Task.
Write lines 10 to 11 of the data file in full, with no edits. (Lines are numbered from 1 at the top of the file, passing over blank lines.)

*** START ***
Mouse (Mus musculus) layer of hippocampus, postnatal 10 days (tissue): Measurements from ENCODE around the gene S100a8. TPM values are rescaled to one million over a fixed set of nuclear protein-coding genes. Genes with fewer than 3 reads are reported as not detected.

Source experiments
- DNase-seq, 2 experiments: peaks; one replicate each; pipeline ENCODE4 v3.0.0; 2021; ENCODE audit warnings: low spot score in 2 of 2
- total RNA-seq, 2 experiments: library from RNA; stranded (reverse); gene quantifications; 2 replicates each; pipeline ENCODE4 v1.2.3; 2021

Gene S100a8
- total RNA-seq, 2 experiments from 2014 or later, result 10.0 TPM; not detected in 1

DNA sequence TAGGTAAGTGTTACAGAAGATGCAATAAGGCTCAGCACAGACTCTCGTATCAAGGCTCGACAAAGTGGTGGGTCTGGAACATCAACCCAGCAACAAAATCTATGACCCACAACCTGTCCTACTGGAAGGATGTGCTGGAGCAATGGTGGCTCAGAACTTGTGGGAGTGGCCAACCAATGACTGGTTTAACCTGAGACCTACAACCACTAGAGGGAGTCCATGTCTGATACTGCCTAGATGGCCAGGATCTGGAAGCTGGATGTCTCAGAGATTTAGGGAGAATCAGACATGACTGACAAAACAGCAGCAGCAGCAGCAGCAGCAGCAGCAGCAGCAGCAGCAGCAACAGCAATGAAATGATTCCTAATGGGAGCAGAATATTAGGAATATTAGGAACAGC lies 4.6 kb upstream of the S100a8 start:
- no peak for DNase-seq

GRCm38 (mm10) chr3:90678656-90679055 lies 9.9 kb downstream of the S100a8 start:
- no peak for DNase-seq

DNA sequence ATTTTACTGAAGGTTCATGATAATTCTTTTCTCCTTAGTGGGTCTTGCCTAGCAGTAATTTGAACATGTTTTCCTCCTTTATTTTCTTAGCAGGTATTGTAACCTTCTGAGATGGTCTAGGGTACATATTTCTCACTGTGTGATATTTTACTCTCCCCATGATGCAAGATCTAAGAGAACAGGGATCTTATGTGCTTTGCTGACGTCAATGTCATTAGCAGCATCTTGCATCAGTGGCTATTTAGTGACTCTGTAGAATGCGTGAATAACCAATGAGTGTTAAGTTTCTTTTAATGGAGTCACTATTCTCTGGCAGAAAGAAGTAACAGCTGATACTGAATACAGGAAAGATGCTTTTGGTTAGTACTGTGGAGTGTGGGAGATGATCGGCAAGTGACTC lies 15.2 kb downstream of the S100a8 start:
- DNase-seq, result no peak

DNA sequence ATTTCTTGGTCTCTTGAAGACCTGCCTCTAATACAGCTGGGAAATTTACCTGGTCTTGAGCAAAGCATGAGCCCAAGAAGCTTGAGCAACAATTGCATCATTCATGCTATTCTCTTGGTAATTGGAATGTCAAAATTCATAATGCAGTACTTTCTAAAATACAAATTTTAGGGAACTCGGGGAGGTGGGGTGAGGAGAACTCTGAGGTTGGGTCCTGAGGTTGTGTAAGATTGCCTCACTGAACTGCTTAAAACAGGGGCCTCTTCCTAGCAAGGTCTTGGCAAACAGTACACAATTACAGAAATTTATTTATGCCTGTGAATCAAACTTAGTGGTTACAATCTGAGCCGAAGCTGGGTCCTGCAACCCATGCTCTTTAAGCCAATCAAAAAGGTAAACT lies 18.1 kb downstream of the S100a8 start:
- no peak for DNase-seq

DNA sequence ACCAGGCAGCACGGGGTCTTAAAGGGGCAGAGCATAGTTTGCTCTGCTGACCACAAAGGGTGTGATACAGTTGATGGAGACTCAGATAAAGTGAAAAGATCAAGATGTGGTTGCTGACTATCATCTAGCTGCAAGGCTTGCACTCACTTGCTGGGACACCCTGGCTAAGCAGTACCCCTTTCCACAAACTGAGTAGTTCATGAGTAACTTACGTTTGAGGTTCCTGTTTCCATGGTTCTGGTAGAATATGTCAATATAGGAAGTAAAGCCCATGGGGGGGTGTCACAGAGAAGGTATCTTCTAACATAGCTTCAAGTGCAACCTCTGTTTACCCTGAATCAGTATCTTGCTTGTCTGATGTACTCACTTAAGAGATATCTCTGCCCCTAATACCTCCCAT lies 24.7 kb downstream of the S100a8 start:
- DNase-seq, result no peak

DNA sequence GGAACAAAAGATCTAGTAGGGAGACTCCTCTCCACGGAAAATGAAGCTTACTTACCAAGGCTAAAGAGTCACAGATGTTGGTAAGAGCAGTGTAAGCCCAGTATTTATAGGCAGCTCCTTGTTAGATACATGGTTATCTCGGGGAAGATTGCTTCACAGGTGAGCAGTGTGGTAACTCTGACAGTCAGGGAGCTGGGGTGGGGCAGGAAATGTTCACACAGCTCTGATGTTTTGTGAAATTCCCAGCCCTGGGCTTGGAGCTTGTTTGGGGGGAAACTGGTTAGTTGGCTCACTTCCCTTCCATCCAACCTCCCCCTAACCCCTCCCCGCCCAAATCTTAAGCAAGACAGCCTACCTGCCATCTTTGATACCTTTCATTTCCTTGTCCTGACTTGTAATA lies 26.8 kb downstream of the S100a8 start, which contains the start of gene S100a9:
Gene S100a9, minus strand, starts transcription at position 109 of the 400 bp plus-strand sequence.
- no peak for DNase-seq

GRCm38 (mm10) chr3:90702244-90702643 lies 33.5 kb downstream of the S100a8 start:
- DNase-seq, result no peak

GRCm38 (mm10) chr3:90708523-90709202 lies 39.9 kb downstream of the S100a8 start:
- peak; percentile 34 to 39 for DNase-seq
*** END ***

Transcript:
- no peak for DNase-seq

DNA sequence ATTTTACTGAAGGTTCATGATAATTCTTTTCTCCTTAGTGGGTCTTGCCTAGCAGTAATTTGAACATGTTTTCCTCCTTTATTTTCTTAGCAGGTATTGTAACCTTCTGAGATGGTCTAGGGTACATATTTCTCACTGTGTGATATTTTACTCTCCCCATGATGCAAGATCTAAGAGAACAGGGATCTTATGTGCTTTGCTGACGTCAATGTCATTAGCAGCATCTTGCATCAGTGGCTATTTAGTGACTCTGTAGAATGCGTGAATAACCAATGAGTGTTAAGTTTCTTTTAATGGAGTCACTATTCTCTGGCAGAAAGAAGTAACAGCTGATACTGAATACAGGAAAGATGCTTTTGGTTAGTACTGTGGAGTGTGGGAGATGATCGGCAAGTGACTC lies 15.2 kb downstream of the S100a8 start: